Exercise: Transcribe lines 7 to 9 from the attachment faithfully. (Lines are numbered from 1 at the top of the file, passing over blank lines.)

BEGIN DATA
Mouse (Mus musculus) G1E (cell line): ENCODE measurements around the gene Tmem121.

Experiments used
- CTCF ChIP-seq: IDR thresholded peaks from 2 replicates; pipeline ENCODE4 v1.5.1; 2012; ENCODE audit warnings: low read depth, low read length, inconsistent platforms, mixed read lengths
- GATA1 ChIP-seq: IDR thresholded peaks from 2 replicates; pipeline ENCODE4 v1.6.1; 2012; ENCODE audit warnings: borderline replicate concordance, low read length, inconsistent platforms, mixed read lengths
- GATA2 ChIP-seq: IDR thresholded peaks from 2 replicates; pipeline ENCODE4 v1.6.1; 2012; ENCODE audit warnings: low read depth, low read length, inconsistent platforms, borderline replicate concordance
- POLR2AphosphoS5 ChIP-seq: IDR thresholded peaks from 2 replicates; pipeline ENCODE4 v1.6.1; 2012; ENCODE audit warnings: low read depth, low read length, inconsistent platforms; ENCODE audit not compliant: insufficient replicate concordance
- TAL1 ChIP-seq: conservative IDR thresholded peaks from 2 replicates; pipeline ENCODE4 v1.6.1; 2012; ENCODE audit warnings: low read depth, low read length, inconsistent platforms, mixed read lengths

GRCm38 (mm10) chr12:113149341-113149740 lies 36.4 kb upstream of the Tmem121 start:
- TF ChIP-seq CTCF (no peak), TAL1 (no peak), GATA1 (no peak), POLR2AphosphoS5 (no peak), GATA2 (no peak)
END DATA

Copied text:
- TAL1 ChIP-seq: conservative IDR thresholded peaks from 2 replicates; pipeline ENCODE4 v1.6.1; 2012; ENCODE audit warnings: low read depth, low read length, inconsistent platforms, mixed read lengths

GRCm38 (mm10) chr12:113149341-113149740 lies 36.4 kb upstream of the Tmem121 start:
- TF ChIP-seq CTCF (no peak), TAL1 (no peak), GATA1 (no peak), POLR2AphosphoS5 (no peak), GATA2 (no peak)